Wednesday, May 30, 2007

We Were Wrong...Looking forward to the Feast of Our Lady of Grace, June1

The Augustinian Feast of Our Lady of Grace is Friday, June 1. This Lady of Grace day is a day when our postulants and novices make their petitions to advance in formation with the Order, praying with Our Mother of Grace for the gift of the Holy Spirit to trust God and say yes to God's will in their lives.

This feast day I will also pray for a special grace for our country. The theme of forgiveness and the asking to be forgiven one's wrongs is central to an Augustinian spirituality of religious life. (Rule, Ch. 6) Our country needs to be able to say that we were wrong and ask forgiveness.

We were wrong about Sadam as a real and immediate threat to our security. We were wrong about WMDs. We were wrong about terrorist connections. We were wrong in thinking we could provide a better way of life. We were wrong to have replaced Sadam's torture camps with our own.

Perhaps why part of the outcry against the war is lacking luster is because it is hard for Americans to admit that we can be wrong. Our men and women in uniform have, for the very most part, served with courage and honor, but we were wrong in asking them to fight this war. There is no lack of support for the troops in wanting them home now!

Vietnam taught us that America will not always win, and Iraq might be teaching us that America will not always be right. We were wrong. We need to ask forgiveness, try to make amends to the Iraqi people and our own military, and learn from our failure, forgive ourselves, and move on.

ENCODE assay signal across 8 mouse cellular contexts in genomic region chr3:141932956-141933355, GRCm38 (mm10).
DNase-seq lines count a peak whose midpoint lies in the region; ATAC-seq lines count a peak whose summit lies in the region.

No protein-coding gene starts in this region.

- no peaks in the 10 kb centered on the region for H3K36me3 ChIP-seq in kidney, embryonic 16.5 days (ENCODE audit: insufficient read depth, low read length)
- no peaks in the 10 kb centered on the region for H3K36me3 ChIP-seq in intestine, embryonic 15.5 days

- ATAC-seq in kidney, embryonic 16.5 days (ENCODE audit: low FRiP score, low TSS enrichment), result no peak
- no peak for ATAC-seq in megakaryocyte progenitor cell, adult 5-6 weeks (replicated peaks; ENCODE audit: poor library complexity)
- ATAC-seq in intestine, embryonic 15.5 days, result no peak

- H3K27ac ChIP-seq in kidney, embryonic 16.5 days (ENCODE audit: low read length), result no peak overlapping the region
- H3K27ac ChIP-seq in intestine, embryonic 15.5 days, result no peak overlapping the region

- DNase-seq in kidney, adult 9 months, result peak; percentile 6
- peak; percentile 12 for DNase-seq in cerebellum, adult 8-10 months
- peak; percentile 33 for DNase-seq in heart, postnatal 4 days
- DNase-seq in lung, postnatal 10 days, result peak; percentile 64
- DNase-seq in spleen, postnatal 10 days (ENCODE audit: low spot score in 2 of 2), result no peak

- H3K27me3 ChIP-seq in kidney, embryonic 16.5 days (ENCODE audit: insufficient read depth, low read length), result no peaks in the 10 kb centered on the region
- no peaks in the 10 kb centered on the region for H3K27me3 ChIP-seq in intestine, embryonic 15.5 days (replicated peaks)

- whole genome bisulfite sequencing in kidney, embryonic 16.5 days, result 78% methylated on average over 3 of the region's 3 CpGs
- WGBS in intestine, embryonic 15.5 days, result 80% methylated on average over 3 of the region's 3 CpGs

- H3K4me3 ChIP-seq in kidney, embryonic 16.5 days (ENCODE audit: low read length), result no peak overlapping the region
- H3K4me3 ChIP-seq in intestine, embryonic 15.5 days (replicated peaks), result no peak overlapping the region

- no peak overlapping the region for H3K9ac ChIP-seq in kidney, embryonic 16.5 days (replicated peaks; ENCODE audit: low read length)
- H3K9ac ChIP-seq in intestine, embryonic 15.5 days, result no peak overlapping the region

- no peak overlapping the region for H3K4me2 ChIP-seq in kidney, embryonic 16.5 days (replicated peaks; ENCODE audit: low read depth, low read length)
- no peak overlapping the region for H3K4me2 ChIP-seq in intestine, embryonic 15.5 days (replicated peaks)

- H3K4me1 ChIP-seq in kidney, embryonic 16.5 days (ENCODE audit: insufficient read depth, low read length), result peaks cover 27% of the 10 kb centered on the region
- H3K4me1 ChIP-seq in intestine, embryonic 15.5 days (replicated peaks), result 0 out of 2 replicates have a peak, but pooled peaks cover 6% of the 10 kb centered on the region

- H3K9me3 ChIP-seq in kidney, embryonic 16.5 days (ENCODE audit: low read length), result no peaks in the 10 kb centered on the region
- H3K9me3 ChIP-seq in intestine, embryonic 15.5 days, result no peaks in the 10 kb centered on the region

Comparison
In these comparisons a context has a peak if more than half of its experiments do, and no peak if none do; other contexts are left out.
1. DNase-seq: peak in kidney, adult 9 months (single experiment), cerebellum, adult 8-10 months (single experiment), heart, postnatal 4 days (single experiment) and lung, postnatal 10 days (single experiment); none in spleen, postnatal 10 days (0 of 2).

Our Lady of Grace, help us see the value of true contrition and use the gifts of the Spirit of Wisdom and Right Judgement. Amen.

Tuesday, May 22, 2007

St. Rita of Cascia: Patience in Trial-A Mark of Love

Today is the Augustinian feast of St. Rita of Cascia. My last entry was a little about her life. I have spent the last nine days offering a novena of masses in honor of St. Rita to the Glory of God. And, I had a number of intentions both personally and for the Order and Church, but whether or not these are answered, more importantly, I learned something.

One of the hardest things for me is to be patient, to wait, to gather more information, and to see a hopeful solution in the midst of trial. I am a rather strong "J" on the Myers-Briggs. That is both a gift and a curse-to be a Judger. Circumstances in my life the past few years have really challenged me to grow beyond that gift to learn patience, to see the journey as being even more important that the destination.

St. Rita wanted to be a nun, but her life took a different direction. She was a wife and mother first. She fulfilled an important role as wife and mother to help bring about peace to her village. She waited over thrity years and many challenges before realizing her dream to be a nun at the Augustinian convent in Cascia.

Our AIHM Order is about to turn 14 years old. This August, God willing, we will have our first profession of vows apart from any of the founding memebers. Fourteen years! Everything is possible only by the journey that led to hear and now, the trials, the pain.

The tradition holds that Rita will send the rose but also the thorn regarding a petition and answer to prayer. That notion always scared me. I have enough thorns in my life. LOL But, I remember a poem I wrote in high school: In order to admire and apprciate the beaty of the rose, you must risk, even endure the thorns.